TV & Brain Development in Children


Dr. Sheikh Arshad Saeed  Children, aged 11 to 15, now spend 55 per cent of their waking lives — 53 hours a week, seven-and-a-half hours a day — watching TV and computers. More than half the three-year-olds now have a TV set in their bedrooms.

However, biological sciences are fast becoming the new arena for examining the effects of society’s favourite pastime. And in industrialized societies, the findings are set to recast the role of the television screen as the greatest unacknowledged public health issue of our time.

Attention and Cognition

The general guidelines recommend that children under the age of two should not watch TV or any form of screen entertainment at all because television “can negatively affect early brain development” and that children of all ages should not have a television in their bedroom.

Early exposure to television during critical periods of synaptic development would be associated with subsequent attention problems. Little thought has gone in to the potentially crucial role that early childhood experiences may have on the development of attentional problems.

Children who watch television at ages one and three had a significant increased risk of developing such attentional problems by the time they were seven. For every hour of television a child watched per day, there was a significant increase in attentional problems. New brain-imaging studies have found that different parts of the brain deal with different types of attention and so there can be types of attentional damage.

Television elicits our instinctive sensitivity to movement and sudden changes in vision or sound. The orienting response to television is apparent almost from birth: infants, when lying on their backs on the floor, will crane their necks around 180 degrees to watch. Twenty years ago, studies began to look at whether the medium of television alone — the stylistic techniques of cuts, edits, zooms, criticism, sudden noises, not the content of the program — activates this orienting response. This was done by considering how electroencephalogram (EEG) responses were affected.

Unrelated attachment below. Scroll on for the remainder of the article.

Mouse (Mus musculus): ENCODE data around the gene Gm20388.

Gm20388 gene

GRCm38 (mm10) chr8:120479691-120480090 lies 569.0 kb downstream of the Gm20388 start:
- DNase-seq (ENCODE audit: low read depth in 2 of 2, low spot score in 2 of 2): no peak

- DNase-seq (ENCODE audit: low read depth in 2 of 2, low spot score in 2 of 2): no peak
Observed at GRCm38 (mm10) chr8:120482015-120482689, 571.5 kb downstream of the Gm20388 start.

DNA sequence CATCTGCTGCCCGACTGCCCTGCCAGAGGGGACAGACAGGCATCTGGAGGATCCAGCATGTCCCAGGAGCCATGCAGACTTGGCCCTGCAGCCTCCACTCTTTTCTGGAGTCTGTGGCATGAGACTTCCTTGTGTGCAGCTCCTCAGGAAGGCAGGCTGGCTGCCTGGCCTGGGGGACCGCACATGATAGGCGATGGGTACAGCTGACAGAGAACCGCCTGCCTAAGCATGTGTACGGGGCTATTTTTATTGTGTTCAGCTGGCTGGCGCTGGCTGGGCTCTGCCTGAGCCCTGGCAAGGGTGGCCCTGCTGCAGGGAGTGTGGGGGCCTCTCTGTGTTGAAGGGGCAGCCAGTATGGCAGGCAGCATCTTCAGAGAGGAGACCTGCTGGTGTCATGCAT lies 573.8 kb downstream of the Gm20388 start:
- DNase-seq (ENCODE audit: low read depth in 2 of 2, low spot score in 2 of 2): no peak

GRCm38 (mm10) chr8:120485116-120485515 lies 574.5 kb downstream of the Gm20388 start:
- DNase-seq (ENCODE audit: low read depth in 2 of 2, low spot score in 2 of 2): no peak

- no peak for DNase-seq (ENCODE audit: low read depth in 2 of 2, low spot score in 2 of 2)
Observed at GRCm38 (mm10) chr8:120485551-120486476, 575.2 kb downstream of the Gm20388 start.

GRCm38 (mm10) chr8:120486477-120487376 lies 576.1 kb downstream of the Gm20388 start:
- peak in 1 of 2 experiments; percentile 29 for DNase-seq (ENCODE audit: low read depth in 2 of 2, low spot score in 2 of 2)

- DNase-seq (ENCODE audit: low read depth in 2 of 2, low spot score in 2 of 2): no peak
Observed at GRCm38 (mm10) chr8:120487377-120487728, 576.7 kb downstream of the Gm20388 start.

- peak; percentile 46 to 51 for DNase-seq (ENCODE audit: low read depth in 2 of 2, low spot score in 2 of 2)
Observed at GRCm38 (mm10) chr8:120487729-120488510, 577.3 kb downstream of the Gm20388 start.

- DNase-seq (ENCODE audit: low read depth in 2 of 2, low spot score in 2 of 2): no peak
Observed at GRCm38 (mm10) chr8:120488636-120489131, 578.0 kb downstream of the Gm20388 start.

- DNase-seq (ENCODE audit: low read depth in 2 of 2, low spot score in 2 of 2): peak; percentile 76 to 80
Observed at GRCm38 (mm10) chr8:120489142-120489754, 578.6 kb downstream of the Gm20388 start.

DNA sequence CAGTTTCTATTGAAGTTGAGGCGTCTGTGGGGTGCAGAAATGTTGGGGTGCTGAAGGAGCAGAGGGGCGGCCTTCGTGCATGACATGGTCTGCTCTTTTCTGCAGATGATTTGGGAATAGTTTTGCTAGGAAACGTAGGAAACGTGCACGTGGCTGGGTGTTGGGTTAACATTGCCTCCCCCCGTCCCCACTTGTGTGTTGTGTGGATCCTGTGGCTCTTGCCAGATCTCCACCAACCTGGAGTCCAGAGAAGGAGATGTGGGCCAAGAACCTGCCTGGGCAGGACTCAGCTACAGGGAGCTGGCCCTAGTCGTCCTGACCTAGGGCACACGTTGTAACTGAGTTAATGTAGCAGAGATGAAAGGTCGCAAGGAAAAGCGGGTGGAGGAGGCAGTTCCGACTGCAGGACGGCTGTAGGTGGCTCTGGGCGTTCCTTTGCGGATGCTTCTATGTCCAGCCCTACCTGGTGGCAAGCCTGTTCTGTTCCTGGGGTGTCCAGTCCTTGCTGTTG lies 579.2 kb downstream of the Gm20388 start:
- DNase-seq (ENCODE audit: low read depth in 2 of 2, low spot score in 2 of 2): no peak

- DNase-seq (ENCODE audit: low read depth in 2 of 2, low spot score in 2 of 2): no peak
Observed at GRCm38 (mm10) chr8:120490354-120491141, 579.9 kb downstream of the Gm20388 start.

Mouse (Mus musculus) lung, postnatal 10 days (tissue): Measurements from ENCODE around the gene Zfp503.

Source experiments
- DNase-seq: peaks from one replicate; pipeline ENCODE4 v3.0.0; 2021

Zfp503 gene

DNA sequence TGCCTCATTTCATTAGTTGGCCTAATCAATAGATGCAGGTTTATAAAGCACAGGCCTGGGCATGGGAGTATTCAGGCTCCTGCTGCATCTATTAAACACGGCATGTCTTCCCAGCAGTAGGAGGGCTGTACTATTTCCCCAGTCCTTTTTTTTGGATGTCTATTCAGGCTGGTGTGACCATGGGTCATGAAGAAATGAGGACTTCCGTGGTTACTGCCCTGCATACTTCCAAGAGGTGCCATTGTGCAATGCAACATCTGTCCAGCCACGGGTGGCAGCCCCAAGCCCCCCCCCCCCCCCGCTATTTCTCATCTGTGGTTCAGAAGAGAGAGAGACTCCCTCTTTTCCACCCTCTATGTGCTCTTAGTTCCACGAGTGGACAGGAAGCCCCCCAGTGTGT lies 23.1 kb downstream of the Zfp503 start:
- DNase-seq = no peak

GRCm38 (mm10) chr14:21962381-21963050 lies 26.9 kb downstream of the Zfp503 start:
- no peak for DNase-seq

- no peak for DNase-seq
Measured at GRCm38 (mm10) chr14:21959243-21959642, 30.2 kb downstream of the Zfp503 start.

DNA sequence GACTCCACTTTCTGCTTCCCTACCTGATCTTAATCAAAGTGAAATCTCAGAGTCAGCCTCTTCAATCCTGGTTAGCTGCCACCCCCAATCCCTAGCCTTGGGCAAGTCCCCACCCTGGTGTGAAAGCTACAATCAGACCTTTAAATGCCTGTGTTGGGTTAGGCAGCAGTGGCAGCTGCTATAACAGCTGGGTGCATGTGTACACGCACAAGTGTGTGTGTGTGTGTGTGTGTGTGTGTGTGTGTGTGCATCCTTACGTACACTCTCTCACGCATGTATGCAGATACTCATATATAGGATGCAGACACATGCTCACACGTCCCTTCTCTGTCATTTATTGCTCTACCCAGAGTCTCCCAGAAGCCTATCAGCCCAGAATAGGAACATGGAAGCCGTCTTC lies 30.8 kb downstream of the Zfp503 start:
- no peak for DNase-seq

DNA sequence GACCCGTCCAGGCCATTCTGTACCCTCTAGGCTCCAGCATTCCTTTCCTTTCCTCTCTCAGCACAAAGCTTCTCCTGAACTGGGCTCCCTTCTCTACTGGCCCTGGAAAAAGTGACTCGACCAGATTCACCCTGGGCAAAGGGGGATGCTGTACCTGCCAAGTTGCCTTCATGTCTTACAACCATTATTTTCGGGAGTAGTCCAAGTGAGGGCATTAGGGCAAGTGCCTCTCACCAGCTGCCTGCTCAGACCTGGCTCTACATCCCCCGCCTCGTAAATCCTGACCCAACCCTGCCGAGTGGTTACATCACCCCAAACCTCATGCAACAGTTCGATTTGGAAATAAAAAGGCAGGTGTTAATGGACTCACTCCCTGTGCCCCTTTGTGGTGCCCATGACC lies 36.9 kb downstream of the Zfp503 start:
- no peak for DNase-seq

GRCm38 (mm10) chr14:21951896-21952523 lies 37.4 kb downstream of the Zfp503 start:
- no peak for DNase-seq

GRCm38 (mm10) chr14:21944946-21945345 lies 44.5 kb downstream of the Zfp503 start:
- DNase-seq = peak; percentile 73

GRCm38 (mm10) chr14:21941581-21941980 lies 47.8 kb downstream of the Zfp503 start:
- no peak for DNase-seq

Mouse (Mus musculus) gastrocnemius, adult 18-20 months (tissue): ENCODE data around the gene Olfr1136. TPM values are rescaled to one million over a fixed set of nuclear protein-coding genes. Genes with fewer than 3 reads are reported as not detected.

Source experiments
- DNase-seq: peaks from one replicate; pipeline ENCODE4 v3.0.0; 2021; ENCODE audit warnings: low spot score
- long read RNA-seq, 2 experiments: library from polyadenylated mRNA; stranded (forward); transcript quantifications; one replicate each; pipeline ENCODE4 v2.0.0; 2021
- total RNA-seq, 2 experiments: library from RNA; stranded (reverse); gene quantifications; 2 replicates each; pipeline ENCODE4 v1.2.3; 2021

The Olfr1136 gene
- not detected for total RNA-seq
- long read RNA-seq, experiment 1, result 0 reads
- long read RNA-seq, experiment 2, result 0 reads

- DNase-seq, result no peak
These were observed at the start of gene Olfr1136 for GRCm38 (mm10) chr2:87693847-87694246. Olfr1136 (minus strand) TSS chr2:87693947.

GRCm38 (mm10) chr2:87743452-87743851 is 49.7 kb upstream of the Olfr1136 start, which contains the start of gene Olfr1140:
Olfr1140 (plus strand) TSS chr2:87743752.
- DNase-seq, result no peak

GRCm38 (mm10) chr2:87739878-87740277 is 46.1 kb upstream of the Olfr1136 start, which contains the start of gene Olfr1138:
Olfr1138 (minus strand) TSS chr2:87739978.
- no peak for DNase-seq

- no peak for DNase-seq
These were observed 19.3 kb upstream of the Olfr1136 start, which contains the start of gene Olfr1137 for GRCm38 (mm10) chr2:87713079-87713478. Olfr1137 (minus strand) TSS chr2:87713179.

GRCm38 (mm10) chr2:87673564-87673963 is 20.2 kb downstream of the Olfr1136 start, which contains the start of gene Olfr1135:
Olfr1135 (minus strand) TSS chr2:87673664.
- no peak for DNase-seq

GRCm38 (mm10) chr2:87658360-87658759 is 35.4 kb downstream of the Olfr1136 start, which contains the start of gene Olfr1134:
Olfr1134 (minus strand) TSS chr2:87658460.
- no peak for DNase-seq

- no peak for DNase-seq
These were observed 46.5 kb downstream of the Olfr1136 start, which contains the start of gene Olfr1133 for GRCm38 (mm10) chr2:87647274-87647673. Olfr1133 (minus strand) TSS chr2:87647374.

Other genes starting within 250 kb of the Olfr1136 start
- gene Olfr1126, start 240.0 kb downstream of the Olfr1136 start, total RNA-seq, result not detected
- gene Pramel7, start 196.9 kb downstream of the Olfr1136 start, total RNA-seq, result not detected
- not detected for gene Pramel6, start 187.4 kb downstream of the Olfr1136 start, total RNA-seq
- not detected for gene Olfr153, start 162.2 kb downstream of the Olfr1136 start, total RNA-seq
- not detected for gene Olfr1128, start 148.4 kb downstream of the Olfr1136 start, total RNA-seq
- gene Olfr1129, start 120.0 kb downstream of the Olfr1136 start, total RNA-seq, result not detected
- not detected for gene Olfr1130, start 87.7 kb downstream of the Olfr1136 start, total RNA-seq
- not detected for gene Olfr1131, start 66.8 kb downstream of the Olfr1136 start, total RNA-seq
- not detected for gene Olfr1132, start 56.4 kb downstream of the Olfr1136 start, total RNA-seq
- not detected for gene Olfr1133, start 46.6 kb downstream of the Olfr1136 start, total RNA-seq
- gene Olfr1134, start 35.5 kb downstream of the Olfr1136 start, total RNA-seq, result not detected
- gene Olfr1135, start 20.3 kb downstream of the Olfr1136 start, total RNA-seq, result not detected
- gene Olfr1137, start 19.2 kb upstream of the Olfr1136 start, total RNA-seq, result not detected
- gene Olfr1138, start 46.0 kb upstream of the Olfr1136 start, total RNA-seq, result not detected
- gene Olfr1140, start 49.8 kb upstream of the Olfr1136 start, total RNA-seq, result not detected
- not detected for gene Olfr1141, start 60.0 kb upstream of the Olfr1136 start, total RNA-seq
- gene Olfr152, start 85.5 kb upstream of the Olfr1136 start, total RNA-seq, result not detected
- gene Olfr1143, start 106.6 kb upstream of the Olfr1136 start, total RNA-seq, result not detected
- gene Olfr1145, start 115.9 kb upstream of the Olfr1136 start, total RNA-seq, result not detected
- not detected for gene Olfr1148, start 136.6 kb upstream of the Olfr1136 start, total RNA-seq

It is known that these stylistic techniques can indeed trigger involuntary physiological responses of detecting and attending to movement — dynamic stimuli — something television has in abundance. These techniques also cause us to continue to pay attention to the screen.

Most of our stares at a television screen are highly prone to termination, lasting less than three seconds. But as we continue to stare, it becomes progressively less fragile, gaining a powerful attentional inertia after about 15 seconds. By increasing the rate of edits — camera changes in the same visual scene — one can increase the subject’s physiological excitement along with attention to the screen.

The actual currency used to pay off and corrupt the reward system may come in the form of the neurotransmitter, dopamine. The release of dopamine in the brain is associated with reward. In particular, dopamine is seen as rewarding us for paying attention, especially to things that are novel and stimulating. This under-functioning of dopamine may fail to reward the brain’s attention systems, so they do not function effectively.

Television viewing among children under three years of age is found to have a negative effect on mathematical ability, reading recognition and comprehension in later childhood. Along with television viewing displacing educational and play activities, it is suspected that this harm may be due to the visual and auditory output from the television actually affecting the child’s rapidly developing brain.

A 25-year study, tracking children from birth has recently concluded that television viewing in childhood and adolescence is associated with poor educational achievement by 30 years of age. Early exposure to television may have long-lasting adverse consequences for educational achievement and later, the socio-economic status and well-being.  Source

US Copyright Title 17 U.S.C. Section 107


One thought on “TV & Brain Development in Children

  1. That’s what they say now, but what about those of us that didn’t have Television sets when we were children? I don’t say I don’t agree with them and they do make a great point. Too much of something surely isn’t a good thing. I am being rewarded with my dopamine now too. 😆 I find stuff like this very interesting and stimulating. Thanks for sharing Victoria. 😀

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